Tuesday, July 21, 2009


I was a total nerd in high school. I was a math geek, a science freak, an art lover and even a book worm. But there were two subjects that I despised: social studies and geography. Frankly, I found them boring and forgettable. And maybe I hated those subjects so much, simply because I wasn't very good them.

Maybe it was just the delivery.

The irony being, I suppose, that now I utterly love maps and traveling (though I'm still pretty bad at identifying places) and I absolutely love listening to public radio on my drive to and from work. The best days are when I'm running a little late and I catch both NPR news and BBC news back to back. I wouldn't say that I'm a history buff, but that I've learned to embrace the hiSTORY part. I guess that's my bookworm coming through.

But that's why I feel compelled to write about this book Persepolis by Marjane Satrapi, which I read last year for bookclub. Persepolis is more of a HERstory as they like to say. It's a memoir in 2 parts—a graphic novel—based on Satrapi's childhood in Iran during the 1979 Iranian Revolution. I just cringed as I wrote that last sentence. These books are almost impossible to ecapsulate in words. The illustrations are brilliant and grant access to a world that is inaccessible to someone like me via any other medium, be it a history book, full-length novel or any media outlet—even NPR. So I guess delivery does make a difference. You just have to read it (see it) to know what I mean. And how timely with so much media attention on Iran these days too. You read the book and then you hear the news and you can't help but wonder about the people. The real people.

Even better, they made a film from the graphic novels. (It was nominated for an Oscar - Best Animated Film - in 2008.) We watched it tonight for bookclub. We do that sometimes when we get tired of reading books.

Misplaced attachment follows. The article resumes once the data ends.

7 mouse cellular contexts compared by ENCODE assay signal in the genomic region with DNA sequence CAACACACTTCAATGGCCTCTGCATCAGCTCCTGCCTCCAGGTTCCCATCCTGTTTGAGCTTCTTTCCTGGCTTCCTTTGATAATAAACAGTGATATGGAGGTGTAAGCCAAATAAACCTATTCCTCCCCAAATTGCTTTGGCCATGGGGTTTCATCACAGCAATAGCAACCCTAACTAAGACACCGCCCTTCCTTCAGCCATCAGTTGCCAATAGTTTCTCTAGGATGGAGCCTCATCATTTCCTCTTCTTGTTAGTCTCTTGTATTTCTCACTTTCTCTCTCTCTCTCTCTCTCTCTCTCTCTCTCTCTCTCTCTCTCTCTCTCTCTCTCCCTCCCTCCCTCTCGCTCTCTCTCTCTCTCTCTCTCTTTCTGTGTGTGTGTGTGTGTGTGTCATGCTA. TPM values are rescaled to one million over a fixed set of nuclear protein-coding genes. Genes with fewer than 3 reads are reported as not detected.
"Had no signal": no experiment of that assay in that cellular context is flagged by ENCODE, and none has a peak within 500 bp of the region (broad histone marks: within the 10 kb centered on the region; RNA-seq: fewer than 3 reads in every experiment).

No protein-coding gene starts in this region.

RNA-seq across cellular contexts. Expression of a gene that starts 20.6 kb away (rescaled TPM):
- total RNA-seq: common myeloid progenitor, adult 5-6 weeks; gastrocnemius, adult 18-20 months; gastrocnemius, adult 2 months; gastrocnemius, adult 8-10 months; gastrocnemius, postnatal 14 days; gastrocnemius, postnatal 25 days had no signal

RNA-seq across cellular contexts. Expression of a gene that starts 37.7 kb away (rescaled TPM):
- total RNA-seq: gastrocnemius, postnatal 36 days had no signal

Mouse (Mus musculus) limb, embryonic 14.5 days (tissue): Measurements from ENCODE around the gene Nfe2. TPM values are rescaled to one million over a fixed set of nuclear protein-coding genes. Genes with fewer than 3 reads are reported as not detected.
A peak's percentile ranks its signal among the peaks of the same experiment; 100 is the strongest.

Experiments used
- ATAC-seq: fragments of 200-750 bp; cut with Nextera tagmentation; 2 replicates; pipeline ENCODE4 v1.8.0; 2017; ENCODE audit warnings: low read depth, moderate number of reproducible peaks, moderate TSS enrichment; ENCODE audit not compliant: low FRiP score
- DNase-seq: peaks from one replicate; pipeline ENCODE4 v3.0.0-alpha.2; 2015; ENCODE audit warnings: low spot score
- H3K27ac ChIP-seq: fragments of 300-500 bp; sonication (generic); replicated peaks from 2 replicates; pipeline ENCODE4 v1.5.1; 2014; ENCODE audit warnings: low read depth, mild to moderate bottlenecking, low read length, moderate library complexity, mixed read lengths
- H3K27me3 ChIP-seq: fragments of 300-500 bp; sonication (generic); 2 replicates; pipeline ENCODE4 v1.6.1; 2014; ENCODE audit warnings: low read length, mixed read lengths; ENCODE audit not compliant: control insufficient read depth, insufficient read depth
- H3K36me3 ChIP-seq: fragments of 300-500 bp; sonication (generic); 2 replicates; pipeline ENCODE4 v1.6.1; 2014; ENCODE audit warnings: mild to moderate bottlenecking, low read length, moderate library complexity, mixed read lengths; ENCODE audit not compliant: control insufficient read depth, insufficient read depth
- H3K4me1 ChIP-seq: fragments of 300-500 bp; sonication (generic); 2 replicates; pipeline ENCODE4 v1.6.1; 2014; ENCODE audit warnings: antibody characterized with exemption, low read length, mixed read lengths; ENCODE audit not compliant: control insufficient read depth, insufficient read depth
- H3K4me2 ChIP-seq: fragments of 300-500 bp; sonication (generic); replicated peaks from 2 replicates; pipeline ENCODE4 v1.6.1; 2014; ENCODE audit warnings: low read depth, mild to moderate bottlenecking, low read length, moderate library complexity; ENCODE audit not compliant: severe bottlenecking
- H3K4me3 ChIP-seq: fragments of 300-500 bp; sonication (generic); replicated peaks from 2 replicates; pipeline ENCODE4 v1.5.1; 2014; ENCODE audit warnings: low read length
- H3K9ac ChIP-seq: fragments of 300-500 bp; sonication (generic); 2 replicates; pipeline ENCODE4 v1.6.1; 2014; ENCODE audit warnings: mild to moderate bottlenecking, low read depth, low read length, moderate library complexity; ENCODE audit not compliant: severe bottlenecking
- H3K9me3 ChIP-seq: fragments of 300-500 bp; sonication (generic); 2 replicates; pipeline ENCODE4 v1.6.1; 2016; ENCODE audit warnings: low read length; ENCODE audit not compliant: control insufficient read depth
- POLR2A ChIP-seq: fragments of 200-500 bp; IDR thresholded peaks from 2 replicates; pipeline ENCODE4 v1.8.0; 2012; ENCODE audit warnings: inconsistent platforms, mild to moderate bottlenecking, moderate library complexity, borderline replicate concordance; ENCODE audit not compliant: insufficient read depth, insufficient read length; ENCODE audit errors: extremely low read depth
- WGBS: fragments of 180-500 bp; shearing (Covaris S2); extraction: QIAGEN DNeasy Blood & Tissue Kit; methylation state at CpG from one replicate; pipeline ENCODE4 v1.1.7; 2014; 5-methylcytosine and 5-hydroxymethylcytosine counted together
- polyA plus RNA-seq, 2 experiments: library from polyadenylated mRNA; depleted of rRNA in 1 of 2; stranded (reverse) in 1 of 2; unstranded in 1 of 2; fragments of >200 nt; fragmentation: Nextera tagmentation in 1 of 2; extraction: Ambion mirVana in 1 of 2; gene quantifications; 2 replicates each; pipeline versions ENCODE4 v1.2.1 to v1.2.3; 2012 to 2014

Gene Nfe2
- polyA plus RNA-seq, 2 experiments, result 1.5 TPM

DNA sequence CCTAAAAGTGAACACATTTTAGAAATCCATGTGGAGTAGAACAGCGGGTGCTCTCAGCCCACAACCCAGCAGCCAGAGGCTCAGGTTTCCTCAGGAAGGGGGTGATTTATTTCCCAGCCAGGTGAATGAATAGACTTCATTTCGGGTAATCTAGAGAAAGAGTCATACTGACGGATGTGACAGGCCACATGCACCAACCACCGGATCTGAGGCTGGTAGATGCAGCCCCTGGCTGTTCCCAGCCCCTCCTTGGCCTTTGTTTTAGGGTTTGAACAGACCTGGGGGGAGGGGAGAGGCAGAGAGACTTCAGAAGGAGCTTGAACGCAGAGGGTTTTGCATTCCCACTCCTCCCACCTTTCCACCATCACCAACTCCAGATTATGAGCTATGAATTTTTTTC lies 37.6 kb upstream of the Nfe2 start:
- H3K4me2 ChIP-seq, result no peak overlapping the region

Again I was blown away by the illustrations, the animations were brilliant. So much was said between the text—I felt like I understood. Like I knew a little more and was a little more hopeful. Art is so powerful in that way.

Satrapi says:
If I didn't know any people from other countries, I'd think everyone was evil based on news stories. But I know a lot of people, and know that there is no such thing as stark good and evil. Isn't it possible there is the same amount of evil everywhere?

If people are given the chance to experience life in more than one country, they will hate a little less. It's not a miracle potion, but little by little you can solve problems in the basement of a country, not on the surface. That is why I wanted people in other countries to read Persepolis, to see that I grew up just like other children. Read more.
So you have to read the book AND see the film. In that order. And then you'll probably want to go back and read the book again and then compare your own personal timeline to hers. It might make you sad, but it also might make you feel some gratitude and hope.

Maybe I won't turn on NPR tomorrow...maybe just for one day. I'll listen to music instead.

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